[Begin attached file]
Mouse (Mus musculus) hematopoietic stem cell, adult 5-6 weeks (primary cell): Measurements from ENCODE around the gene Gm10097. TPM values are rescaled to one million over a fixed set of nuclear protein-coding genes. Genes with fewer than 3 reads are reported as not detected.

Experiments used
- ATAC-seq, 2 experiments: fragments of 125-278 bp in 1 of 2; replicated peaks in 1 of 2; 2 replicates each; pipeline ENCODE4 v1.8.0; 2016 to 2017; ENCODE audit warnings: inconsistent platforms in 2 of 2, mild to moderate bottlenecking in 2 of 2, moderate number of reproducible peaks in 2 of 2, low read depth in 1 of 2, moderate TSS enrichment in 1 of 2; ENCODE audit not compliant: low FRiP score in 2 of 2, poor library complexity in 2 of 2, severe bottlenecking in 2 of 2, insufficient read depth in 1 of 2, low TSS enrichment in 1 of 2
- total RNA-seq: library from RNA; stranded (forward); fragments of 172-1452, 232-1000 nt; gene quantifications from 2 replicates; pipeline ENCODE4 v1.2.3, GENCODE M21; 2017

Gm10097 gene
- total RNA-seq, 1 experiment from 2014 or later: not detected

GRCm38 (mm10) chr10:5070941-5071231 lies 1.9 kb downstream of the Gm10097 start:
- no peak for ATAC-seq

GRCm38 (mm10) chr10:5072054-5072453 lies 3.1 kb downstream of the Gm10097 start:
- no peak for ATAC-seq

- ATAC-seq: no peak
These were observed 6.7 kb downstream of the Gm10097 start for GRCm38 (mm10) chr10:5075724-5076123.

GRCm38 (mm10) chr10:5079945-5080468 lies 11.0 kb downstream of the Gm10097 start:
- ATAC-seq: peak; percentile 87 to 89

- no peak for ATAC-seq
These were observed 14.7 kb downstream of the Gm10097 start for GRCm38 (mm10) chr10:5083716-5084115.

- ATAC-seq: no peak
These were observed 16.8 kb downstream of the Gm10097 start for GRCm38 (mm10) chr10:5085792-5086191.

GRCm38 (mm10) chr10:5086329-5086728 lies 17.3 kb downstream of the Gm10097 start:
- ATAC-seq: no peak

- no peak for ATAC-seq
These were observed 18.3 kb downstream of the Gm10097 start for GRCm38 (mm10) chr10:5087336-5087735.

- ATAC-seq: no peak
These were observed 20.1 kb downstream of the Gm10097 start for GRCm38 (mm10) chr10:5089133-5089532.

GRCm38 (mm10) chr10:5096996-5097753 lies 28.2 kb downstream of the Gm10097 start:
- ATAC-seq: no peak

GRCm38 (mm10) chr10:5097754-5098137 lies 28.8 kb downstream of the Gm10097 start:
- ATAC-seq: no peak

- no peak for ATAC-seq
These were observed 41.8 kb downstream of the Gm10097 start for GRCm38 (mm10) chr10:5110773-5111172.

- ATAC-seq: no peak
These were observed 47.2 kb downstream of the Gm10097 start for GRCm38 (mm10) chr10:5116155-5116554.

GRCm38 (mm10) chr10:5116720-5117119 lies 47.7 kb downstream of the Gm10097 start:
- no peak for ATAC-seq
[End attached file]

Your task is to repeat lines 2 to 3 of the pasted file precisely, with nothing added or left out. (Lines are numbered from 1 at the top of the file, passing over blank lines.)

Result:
Experiments used
- ATAC-seq, 2 experiments: fragments of 125-278 bp in 1 of 2; replicated peaks in 1 of 2; 2 replicates each; pipeline ENCODE4 v1.8.0; 2016 to 2017; ENCODE audit warnings: inconsistent platforms in 2 of 2, mild to moderate bottlenecking in 2 of 2, moderate number of reproducible peaks in 2 of 2, low read depth in 1 of 2, moderate TSS enrichment in 1 of 2; ENCODE audit not compliant: low FRiP score in 2 of 2, poor library complexity in 2 of 2, severe bottlenecking in 2 of 2, insufficient read depth in 1 of 2, low TSS enrichment in 1 of 2